Surviving an MIT Rejection Letter

Source: MIT Admissions blog, Mar 2016

“Home is where your friends are, and if you’re open about yourself, you can make friends anywhere.”

“So take comfort in knowing that your future doesn’t lie in the hands of a college admissions officer, but rather yours and yours alone.”

<from the comments>

Excerpt 1:

At the end of the day, the college (be it MIT, Stanford, an Ivy, or a state school) is not the end; it is the next step. a intense four year step, but just that, a step. No school is definitively/universally better than another. it all depends on the student and their values.

Our generation (and those that matter to us/ care about us i.e parents, teachers, family, etc) places SO much emphasis on getting into the “best” college possible. it becomes all about the numbers: the GPA, the ACT, the SAT, the SATII, and so on.

A lot of colleges dont even seem to care about your personality, just your numbers.

That is one of the main reasons i even applied to MIT, even though they are one of if not the “best” schools in the nation, they really cared about your personality.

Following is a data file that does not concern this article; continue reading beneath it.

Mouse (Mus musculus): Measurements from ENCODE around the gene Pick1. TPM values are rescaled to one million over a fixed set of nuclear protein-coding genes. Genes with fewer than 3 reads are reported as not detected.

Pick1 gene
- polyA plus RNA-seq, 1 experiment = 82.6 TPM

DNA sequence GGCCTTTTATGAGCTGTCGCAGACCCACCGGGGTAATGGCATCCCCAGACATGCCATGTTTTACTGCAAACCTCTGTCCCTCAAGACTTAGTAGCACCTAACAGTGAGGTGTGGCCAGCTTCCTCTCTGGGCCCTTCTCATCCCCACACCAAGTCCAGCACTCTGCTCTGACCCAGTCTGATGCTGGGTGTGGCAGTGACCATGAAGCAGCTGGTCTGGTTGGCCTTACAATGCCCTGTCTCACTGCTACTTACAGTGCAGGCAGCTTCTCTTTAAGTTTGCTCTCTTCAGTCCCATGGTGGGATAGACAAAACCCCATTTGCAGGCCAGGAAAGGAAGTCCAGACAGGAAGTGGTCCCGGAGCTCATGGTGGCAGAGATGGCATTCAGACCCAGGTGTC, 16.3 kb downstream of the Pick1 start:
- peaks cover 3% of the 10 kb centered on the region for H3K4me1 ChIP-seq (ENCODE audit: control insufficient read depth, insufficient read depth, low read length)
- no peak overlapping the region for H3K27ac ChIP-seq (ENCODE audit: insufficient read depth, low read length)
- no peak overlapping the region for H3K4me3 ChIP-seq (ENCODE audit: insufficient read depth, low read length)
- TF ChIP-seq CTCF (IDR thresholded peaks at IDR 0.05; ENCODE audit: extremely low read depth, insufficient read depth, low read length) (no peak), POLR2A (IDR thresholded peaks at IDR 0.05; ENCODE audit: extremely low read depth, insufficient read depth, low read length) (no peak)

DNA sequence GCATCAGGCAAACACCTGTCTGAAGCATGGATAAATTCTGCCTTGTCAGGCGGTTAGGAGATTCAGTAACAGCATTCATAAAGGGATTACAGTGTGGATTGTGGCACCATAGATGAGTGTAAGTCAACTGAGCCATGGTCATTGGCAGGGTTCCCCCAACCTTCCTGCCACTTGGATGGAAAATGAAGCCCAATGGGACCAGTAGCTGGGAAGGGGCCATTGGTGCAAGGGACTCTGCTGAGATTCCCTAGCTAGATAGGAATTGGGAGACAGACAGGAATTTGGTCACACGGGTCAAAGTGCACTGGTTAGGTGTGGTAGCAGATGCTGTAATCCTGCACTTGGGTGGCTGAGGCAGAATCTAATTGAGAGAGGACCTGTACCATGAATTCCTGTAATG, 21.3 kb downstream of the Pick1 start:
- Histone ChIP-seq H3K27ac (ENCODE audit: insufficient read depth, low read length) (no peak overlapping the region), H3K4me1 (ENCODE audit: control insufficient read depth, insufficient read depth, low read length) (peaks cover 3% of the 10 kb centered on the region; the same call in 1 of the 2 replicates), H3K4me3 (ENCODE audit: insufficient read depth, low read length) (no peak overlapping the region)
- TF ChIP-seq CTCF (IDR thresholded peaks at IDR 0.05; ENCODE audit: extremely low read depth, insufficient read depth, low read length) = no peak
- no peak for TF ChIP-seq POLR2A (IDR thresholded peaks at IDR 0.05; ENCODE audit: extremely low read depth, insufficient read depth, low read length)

They also care about the numbers but they put in the effort to really try to get to know you. of course its not perfect, its impossible for any admissions system to be. there are too many qualified candidates for too few spots; they physically cant admit every student they would want to.

of course im bummed to not get in, as im sure everyone else is, but it is what it is. everyone will end up somewhere they belong. In the words of my favorite childhood movie: Hakuna Matata. thank you all for reading! Have a wonderful day! ^^

excerpt 2:

No matter where I am, one thing that I owe MIT is it helped me find purpose of my life. In order to write an application essay for MIT, I spent more than two months to think what I am sincerely passionate about. The word “MIT” itself encouraged me to dream bigger. Even though my application got rejected, my purpose of life remained with me and grew even bigger when I came to U.S. from Nepal.


2 responses to “Surviving an MIT Rejection Letter

  1. Me too not admitted. But would keep on trying and trying. This isn’t the end.

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